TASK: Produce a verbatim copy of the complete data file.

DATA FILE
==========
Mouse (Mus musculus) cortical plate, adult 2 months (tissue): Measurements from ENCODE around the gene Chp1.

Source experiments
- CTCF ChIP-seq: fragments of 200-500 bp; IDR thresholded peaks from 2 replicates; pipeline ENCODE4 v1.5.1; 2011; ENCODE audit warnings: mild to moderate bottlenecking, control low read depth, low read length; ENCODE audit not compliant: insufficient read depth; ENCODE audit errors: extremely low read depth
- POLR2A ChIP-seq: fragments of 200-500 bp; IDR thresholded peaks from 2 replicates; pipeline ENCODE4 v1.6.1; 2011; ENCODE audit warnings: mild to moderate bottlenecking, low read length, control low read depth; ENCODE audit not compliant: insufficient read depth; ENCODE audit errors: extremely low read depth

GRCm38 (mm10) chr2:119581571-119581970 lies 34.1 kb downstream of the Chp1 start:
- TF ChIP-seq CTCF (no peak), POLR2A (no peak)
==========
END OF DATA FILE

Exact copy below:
Mouse (Mus musculus) cortical plate, adult 2 months (tissue): Measurements from ENCODE around the gene Chp1.

Source experiments
- CTCF ChIP-seq: fragments of 200-500 bp; IDR thresholded peaks from 2 replicates; pipeline ENCODE4 v1.5.1; 2011; ENCODE audit warnings: mild to moderate bottlenecking, control low read depth, low read length; ENCODE audit not compliant: insufficient read depth; ENCODE audit errors: extremely low read depth
- POLR2A ChIP-seq: fragments of 200-500 bp; IDR thresholded peaks from 2 replicates; pipeline ENCODE4 v1.6.1; 2011; ENCODE audit warnings: mild to moderate bottlenecking, low read length, control low read depth; ENCODE audit not compliant: insufficient read depth; ENCODE audit errors: extremely low read depth

GRCm38 (mm10) chr2:119581571-119581970 lies 34.1 kb downstream of the Chp1 start:
- TF ChIP-seq CTCF (no peak), POLR2A (no peak)